Stanford University Professor and Resources for the Future (RFF) University Fellow Jon A. Krosnick has collaborated with RFF since 1997 to explore American public opinion on issues related to climate change. This year’s report is the first in a new series by researchers at Stanford University, RFF, and survey research company ReconMR. The survey results show that opinions on climate change have become increasingly entrenched, and the group of people who care deeply about climate change has grown—all in spite of a pandemic that otherwise could have diverted attention and diminished support for climate change mitigation.
Is concern about the natural environment a “luxury good,” subject to fluctuations based on attention to other crises that take priority and have increased relevance in the moment? According to one theoretical perspective, people can afford to worry about protecting the planet’s natural environment only if their basic survival needs have been satisfied. A plausible foundation for such an argument is Maslow’s “hierarchy of needs.”
Maslow posited that people are motivated by the desire to satisfy various types of needs, which have been represented most often by a pyramid (Figure 1). Maslow called the lower levels of the pyramid “deficiency needs”—the basic requirements for survival that must be satisfied, including having enough food, a place to sleep, and physical safety.
According to Maslow, until those basic needs are satisfied, an individual will focus on eliminating those deficiencies. Once those needs have been met, people have the opportunity to pursue psychic contentment in the form of friendships, intimate relations with others, and feelings of self-esteem and worthwhile accomplishment.
Only after the four lower tiers of needs have been met does an individual enjoy the luxury of worrying about the greater good of societies, says Maslow. And perhaps concern over the environmental health of the planet, in the present and in the future, is a possible subject of a person’s attention only if all deficiency needs have first been satisfied.
The novel coronavirus pandemic and the economic crash in the United States in 2020 offer an opportunity to explore the impact of economic change on opinions about global warming. Does a sudden decline in the satisfaction of deficiency needs—loss of a job, diminished feelings of safety, reduced economic security—affect American concerns about the natural environment, public support for efforts to protect the environment, and even public belief in the existence of climate change?
In 2018, we collaborated with researchers at Resources for the Future (RFF) and ABC News to conduct a national survey, asking a wide array of questions on the topic of climate change, including questions about its existence, causes, and impacts; who should take action to address it; and more. Some of these same questions were posed again in a new survey we conducted with researchers at RFF and ReconMR, with 999 American adults who were interviewed between May 28, 2020, and August 16, 2020—in the midst of this year’s global pandemic. In May 2020, when the survey went into the field, the national unemployment rate was 13 percent—a level not seen since the Great Depression. During the period the survey was conducted, 19 million Americans filed new claims for unemployment benefits.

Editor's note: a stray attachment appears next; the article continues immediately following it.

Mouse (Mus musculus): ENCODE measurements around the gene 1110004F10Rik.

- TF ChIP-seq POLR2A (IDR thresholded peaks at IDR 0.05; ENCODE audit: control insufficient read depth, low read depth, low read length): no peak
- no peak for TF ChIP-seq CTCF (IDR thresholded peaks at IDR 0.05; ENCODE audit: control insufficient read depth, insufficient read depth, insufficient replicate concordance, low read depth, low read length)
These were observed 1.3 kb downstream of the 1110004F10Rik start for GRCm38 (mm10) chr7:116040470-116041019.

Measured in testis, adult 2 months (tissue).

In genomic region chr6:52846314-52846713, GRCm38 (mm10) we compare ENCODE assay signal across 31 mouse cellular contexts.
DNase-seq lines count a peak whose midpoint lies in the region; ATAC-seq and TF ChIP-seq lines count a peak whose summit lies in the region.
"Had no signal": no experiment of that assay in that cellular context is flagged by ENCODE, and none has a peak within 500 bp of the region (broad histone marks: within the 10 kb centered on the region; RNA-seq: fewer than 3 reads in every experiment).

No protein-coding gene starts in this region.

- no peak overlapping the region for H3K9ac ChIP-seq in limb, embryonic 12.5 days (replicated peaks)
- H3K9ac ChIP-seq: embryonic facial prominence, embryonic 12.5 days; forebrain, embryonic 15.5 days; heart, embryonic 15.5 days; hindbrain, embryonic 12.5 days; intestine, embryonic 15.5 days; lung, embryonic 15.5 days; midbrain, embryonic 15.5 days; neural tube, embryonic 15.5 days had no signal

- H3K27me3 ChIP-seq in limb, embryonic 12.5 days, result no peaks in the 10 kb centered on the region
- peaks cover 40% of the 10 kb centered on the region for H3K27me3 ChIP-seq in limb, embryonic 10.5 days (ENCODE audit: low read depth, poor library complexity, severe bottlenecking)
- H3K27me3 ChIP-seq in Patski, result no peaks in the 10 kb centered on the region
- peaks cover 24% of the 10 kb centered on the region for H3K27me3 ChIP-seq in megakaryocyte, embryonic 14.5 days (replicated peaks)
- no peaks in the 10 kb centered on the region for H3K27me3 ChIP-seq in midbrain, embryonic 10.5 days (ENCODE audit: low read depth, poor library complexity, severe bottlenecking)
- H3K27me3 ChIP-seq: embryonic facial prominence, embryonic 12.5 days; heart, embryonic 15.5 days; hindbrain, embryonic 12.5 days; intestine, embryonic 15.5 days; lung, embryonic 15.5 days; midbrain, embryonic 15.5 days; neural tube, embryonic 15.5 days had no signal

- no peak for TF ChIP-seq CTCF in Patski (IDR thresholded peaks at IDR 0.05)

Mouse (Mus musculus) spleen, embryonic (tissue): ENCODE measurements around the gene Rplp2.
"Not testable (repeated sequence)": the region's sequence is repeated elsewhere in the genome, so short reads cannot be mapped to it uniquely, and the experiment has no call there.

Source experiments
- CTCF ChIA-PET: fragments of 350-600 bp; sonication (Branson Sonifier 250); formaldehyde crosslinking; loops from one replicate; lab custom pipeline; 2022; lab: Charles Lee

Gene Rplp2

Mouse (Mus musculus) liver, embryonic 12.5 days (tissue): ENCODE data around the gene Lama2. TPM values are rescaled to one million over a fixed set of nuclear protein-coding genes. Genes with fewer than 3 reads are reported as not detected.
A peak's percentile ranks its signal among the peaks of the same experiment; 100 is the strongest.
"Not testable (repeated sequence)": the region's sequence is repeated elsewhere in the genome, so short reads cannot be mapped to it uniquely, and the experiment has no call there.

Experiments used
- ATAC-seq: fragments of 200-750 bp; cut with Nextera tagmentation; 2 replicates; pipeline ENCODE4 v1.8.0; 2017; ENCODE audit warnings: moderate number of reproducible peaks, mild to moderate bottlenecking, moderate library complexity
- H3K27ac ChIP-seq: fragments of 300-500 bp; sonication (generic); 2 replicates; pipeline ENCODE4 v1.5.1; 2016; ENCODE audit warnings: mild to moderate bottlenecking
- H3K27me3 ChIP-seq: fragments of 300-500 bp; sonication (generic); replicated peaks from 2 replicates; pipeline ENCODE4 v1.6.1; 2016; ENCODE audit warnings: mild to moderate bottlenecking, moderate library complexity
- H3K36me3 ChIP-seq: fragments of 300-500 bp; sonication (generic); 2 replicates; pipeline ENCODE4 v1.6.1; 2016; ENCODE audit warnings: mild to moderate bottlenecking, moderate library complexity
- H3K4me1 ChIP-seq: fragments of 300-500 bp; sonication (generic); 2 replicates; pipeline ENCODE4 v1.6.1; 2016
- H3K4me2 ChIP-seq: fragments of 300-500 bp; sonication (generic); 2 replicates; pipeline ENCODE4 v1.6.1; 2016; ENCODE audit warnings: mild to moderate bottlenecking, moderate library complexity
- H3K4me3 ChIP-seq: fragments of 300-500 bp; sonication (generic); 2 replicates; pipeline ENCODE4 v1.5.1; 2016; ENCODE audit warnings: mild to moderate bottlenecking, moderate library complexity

Comparing the 2018 and 2020 surveys allows us to assess whether the intervening public health crisis and economic upheaval
- have reduced the number of people who believe in the existence of global warming or the certainty with which people hold those beliefs, perhaps to rationalize reduced support for government action on the issue; and
- have reduced support for government efforts and policies intended to mitigate global warming, in favor of redirecting efforts to focus on the American economy and COVID-19.
This survey provides a glimpse into the collective American psyche during a unique time in the nation’s history. The data from this survey show that, in spite of the array of social, economic, and public health issues affecting the United States today, considerable and sometimes huge majorities of Americans believe that global warming has been happening, will continue in the future, and requires ameliorative action.
Note: When this research program began in 1997, “global warming” was the term in common parlance. That term was used throughout the surveys over the decades and was always defined for respondents, so it was properly understood. In recent years, the term “climate change” has risen in popularity, so both terms are used in this report interchangeably. Empirical studies, such as by Villar and Krosnick (2011), have shown that survey respondents interpret the terms “global warming” and “climate change” to have equivalent meanings.
Do New Crises Take Public Attention Away from a Persistent Existential Threat?
The findings described here complement the work of several contemporary researchers who have studied the relationship between economic well-being and beliefs about global warming.
Maslow’s theory, which suggests that the pursuit of economic well-being competes with advocacy for environmental protection, was the foundation of evidence offered in a 2011 paper in Climate Change Economics by economists Matthew Kahn and Matthew Kotchen. Their paper analyzes the frequency of Google searches between 2004 and 2010 for information about unemployment and information about global warming, on the assumption that searches on a topic reveal the extent of public concern about the topic. They conclude that “recessions increase concerns about unemployment at the expense of people’s interest in climate change—in some cases leading them to deny its existence.”